Everything Vaping Could Damage Your Smile

By Steven Reinberg Health Day Reporter

(Health Day)

WEDNESDAY, Nov. 23, 2022 (HealthDay News) — Along with their other health risks, e-cigarettes can cause your teeth to rot, according to a new study.

Vaping appears to promote cavities, which can lead to tooth loss if not treated quickly, experts say.

“If you vape, be aware that there are potentially adverse effects on oral health,” the lead researcher said. Dr. Karina Irusaassistant professor of comprehensive care at Tufts University School of Dental Medicine in Boston.

“If you vape be sure to mention this to your dentist as it can be important to make sure we customize your preventative routine to be a bit more aggressive than we would be for the average patient,” a- she declared.

In the United States, 9.1 million adults and 2 million teenagers use tobacco-based vaping products, according to the United States Centers for Disease Control and Prevention. That’s a lot of potential tooth decay.

For the study, Irusa and his colleagues analyzed data from more than 13,000 patients treated at Tufts Dental Clinics from 2019 to 2022. All were 17 and older.

Although most patients did not vape, researchers found that 79% of those who did had an elevated risk of cavities, compared to about 60% of patients who did not use e-cigarettes.

E-cigarettes can increase the risk of tooth decay because the sugar content and stickiness of vaping liquid sticks to teeth, Irusa said.

Vaping liquids also change the microbiome in the mouth, making it friendlier to cavity-causing bacteria. And vaping appears to promote decay in areas where it doesn’t usually occur, such as the lower edge of the front teeth, she noted.

Some laboratory studies have shown that vapor from e-cigarette liquid promotes bad bacteria in the mouth.

“The bacteria that cause decomposition when exposed to this vapor seem to be more virulent, just more aggressive, and they can survive in harsher conditions,” Irusa said.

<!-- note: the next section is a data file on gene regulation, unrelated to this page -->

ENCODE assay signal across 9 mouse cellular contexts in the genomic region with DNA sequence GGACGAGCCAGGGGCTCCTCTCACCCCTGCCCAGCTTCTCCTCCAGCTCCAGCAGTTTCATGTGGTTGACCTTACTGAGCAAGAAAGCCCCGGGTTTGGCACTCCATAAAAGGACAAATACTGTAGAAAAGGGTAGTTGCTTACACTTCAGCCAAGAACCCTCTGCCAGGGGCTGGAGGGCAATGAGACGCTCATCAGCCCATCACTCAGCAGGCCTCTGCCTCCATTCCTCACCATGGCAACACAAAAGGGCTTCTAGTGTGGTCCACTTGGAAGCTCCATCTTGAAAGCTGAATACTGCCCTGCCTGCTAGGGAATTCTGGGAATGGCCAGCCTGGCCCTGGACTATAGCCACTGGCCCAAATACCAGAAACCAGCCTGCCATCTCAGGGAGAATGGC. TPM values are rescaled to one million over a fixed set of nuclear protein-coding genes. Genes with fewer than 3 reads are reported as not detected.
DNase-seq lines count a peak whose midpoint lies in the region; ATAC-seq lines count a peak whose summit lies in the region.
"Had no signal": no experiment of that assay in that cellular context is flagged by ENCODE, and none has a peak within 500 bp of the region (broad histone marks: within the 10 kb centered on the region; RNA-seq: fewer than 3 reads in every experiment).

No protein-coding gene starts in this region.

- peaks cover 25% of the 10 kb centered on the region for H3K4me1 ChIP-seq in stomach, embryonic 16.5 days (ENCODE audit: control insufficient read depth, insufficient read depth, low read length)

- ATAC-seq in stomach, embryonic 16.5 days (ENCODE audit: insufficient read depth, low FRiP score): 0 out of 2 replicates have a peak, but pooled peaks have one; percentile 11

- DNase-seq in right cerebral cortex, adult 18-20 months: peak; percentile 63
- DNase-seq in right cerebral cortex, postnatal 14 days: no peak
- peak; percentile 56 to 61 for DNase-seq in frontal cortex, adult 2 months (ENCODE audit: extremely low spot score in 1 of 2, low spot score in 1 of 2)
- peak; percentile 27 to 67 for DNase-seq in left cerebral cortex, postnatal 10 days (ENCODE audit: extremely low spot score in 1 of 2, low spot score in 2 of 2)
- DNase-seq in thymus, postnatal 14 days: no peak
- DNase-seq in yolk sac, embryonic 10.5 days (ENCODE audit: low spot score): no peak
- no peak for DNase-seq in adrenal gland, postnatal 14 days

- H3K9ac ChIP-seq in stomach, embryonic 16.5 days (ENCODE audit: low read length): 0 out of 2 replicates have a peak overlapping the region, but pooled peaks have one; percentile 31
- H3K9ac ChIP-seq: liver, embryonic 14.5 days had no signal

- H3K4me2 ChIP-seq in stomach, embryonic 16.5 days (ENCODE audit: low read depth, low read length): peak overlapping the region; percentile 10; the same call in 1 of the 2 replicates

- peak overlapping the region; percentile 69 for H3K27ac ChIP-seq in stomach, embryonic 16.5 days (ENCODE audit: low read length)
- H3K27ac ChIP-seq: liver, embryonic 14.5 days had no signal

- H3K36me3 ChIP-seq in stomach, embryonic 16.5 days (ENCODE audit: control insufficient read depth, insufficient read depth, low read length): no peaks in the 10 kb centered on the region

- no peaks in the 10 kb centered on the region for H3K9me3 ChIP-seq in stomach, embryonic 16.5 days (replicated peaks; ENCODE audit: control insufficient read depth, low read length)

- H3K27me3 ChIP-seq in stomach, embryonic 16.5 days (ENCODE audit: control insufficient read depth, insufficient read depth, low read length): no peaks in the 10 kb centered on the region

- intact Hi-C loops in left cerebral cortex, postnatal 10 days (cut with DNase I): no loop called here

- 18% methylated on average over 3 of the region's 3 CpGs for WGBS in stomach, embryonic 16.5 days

“With e-liquids, we are also seeing gum health issues similar to what we would see in tobacco,” she said.

“From a gum perspective as well as a tooth perspective, if you have a big cavity, it just gets worse if nothing is done. Then you end up losing your tooth or needing dental work. thorough to try to save the tooth,” Irusa explained.

Dentists should routinely ask about e-cigarette use as part of a patient’s medical history, she said. That includes teens, as US health officials found nearly 8% of college and high school students admitted to using e-cigarettes in 2021, according to a press release from Tufts.

Vapers should maintain a rigorous regimen of brushing and flossing, using fluoride toothpaste and prescription fluoride rinse, as well as fluoride treatments. They also need checkups more often than twice a year, Irusa said.

Patricia Folan is Director of Clinical Programs at Northwell Health Center for Tobacco Control in Great Neck, NY. She said: “While this study has several limitations, including small sample size, the association between caries and e-cigarette use is a concern that potential and current e-cigarette users should. take into account.”

Increasingly, research indicates that e-cigarettes are not as safe as advertised, Folan said. “E-cigarettes have been associated with high levels of addiction as well as heart and respiratory disease. Further studies would be useful to confirm the impact of e-cigarettes on dental health,” she added.

“Health care providers, including dentists, should ask all patients about their tobacco use, including e-cigarettes, advise them to quit, and provide them with the resources to do so,” Folan said. Those resources should include quit smoking medications and information about local programs and quit smoking helplines, she noted.

The report was published online November 23 in the Journal of the American Dental Association.

SOURCES: Karina Irusa, DDS, assistant professor, comprehensive care, School of Dentistry, Tufts University, Boston; Patricia Folan, DNP, RN, director, clinical program, Center for Tobacco Control, Northwell Health, Great Neck, NY; Journal of the American Dental Association, November 23, 2022, online

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